Screenshot 2016-05-02 16.10.30Evaluation season can be a nerve-wracking time of the year for employees. For those in Residence Life and Housing, it is all encompassing as there’s a wide-range of areas to assess one’s growth and success. For student and professional staff alike, knowing a performance evaluation is ahead can sometimes bring self-doubt and general uncertainty and anxiety. One’s perspective of feedback can make or break the outcome of a conversation involving feedback. One of my favorite tools in my supervisory tool belt is Brené Brown’s Daring Greatly Engaged Feedback Checklist from her book, Daring Greatly: How the Courage to be Vulnerable Transforms the Way We Live, Love, Parent, and Lead. This 10 item checklist is essential to the supervisory experience; when utilized properly, conversations involving constructive feedback happen with significantly greater ease.

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Stonecatchers: The power of empathy in supervision by Laura Arroyo

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Over the past 10+ years working within higher education, I have had the distinct pleasure to serve on a number of professional opportunities outside of my immediate area of practice in Residence Life. Without question, one of the most defining experiences has been serving as the student life representative on the first year common read committee at Elon University.

First year common read programs, when done well, can be incredibly impactful to creating a cohort experience for first year students upon their arrival to college, and at Elon which is a small private, liberal arts college, this is definitely the goal. Elon’s common read selection is chosen based on books which are nominated for selection by all faculty, staff, students, and alumni; just about anyone connected with the university can nominate a book. The Elon common read committee itself is made up of faculty, staff and students, and ultimately it has one fixed, salient goal— to choose a meaningful book that will resonate with students, staff and faculty across disciplines, one not only culturally relevant, but also forward moving in spirit and design.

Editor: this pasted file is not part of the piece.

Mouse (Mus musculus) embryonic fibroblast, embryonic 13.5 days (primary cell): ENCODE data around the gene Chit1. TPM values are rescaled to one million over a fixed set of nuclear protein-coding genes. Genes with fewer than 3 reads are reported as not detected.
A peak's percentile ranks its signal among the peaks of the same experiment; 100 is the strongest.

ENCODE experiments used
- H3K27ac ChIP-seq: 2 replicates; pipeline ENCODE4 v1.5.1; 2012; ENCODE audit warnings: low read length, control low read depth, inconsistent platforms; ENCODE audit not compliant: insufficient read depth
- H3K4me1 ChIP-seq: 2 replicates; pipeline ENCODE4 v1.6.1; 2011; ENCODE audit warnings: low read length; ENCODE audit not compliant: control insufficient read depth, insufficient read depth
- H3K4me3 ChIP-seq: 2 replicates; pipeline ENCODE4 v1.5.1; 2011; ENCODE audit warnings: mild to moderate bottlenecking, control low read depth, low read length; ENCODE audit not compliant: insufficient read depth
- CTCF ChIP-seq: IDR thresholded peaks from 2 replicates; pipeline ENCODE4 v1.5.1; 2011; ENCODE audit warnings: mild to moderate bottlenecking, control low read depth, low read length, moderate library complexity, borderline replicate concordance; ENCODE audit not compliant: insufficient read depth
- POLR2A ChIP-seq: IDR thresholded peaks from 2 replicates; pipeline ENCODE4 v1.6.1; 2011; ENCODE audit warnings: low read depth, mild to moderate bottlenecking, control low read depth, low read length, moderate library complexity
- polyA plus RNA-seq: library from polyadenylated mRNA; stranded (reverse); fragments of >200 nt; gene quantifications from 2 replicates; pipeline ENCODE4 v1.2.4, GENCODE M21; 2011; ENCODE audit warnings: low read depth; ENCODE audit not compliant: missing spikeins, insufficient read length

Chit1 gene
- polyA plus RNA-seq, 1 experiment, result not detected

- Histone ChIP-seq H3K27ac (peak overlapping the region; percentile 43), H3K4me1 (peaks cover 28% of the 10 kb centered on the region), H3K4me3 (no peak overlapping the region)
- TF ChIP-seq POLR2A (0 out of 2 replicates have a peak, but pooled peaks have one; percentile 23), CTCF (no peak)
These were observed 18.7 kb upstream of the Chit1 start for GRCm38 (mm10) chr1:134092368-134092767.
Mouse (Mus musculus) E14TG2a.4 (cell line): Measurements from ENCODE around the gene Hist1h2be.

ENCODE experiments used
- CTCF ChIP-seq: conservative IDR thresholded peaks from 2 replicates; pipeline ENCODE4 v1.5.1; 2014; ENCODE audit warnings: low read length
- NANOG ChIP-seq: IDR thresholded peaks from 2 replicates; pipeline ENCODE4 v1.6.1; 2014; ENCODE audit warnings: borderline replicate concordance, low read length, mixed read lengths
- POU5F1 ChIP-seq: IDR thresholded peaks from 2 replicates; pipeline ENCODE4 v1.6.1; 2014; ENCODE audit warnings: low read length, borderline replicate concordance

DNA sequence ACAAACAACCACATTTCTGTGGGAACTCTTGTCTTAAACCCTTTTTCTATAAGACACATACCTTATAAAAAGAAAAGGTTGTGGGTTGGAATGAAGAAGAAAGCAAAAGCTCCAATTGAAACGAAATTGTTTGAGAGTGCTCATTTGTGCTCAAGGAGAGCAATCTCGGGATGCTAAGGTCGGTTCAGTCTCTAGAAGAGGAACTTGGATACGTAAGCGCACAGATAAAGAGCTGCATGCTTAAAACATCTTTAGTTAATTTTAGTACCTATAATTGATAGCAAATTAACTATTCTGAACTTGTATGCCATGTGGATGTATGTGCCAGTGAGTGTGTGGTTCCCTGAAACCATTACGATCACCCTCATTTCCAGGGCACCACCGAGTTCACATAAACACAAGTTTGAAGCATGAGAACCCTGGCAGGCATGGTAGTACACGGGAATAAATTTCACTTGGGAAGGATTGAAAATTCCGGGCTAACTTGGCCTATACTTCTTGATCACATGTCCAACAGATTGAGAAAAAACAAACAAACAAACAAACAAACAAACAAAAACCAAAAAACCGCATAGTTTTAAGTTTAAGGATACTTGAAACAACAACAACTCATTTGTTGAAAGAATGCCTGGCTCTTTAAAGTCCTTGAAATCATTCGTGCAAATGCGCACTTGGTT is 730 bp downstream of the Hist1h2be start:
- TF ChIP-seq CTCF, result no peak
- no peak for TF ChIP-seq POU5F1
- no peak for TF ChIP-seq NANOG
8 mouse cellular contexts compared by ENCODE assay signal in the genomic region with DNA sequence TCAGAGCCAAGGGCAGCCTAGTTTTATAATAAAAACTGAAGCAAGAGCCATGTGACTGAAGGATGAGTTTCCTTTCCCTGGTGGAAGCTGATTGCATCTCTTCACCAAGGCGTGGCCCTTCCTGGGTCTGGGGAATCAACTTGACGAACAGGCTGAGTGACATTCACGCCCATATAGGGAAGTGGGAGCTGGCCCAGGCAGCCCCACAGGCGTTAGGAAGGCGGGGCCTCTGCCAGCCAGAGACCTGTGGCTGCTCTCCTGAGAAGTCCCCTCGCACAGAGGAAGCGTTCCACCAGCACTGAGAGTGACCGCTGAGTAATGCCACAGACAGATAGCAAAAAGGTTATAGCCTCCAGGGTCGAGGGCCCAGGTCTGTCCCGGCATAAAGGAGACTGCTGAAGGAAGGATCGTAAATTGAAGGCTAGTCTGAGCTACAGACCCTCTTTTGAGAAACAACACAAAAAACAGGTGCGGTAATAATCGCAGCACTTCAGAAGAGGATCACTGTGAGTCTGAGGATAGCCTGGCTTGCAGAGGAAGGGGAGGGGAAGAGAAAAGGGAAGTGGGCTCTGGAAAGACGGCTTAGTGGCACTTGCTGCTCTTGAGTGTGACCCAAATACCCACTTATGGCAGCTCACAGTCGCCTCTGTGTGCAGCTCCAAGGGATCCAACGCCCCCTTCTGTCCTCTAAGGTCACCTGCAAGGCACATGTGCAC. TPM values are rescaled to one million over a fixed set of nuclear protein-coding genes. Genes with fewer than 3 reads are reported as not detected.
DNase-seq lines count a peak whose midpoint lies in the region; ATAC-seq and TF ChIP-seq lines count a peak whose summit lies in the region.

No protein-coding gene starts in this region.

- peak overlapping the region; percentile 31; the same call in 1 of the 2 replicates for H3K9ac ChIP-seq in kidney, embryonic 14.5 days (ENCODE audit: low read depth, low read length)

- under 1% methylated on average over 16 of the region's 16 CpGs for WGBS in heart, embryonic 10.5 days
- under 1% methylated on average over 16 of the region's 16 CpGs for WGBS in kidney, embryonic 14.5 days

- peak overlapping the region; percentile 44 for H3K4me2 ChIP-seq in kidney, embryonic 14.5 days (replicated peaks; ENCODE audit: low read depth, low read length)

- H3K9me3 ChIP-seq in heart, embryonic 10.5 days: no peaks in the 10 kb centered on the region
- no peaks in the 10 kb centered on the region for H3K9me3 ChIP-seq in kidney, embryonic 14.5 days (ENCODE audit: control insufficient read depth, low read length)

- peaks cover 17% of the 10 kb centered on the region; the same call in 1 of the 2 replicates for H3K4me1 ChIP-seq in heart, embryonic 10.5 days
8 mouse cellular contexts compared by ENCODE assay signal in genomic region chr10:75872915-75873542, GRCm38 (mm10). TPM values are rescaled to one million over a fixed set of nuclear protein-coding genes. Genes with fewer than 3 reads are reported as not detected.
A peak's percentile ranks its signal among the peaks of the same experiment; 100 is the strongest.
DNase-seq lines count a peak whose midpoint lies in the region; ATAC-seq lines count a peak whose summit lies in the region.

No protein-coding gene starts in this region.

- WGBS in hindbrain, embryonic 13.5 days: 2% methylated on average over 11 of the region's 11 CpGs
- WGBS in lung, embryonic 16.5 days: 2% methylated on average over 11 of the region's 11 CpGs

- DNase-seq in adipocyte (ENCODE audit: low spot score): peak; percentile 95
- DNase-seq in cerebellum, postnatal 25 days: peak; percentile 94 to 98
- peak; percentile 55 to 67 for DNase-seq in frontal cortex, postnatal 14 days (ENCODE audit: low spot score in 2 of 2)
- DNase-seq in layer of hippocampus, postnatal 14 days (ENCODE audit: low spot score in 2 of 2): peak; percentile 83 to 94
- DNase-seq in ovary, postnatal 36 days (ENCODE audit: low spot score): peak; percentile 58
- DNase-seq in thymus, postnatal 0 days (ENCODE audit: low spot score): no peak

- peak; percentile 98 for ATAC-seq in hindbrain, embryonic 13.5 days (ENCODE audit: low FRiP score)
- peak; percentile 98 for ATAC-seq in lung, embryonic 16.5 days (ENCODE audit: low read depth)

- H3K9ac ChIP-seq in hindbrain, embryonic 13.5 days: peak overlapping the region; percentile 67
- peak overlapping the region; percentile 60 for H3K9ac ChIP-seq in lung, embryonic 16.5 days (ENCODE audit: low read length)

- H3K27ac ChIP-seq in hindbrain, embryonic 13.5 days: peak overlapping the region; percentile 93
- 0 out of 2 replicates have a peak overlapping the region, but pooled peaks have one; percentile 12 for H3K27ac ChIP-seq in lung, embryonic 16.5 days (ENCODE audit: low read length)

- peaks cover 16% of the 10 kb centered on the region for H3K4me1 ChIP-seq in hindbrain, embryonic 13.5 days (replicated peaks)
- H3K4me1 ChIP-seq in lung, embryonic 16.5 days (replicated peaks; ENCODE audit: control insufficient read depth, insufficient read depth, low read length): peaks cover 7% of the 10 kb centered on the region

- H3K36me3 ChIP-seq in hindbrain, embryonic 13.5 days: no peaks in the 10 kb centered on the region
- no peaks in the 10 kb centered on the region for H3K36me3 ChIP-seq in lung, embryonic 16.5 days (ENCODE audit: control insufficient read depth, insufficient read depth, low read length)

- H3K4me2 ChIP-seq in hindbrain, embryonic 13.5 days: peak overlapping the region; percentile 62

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My Experience with ACPA and Next Gen by Katie Perry

“We are now beginning our descent into Tampa.”

 

Those eight words were enough to make me nervous. It was not my first time traveling alone. I knew at least one person that was going to be there. That wasn’t why I was nervous. The ACPA Conference in Tampa, Florida was the beginning of the first chapter of my career.

This conference wasn’t the only thing I was thinking about while traveling to Tampa. I had to make a decision about where I am going to attend graduate school this same weekend. I got to my hotel room, settled in, and began to write a Pros and Cons list. This is when I received a phone call. “We regret to inform you that you have not been asked to attend this graduate program. I’m sorry.”

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Considering Service and Assistance Animal Policies

Within the wide range of disability law that applies to higher education institutions, the legislation surrounding service and assistance animals has been of particular note in the last few years for housing and residence life professionals. While the accommodation of service animals in university residence halls has become a familiar situation for student affairs staff under ADA guidelines, the requirements surrounding the accommodation of assistance animals has been less detailed. For example, the 2008 Amendments to the Americans with Disabilities Act did not delve deeply into assistance animals. In contrast, the recent 2013 United States v. University of Nebraska at Kearney case brought to light the implications of the Fair Housing Act’s definition of an assistance animal on housing provided at an educational institution. Continue reading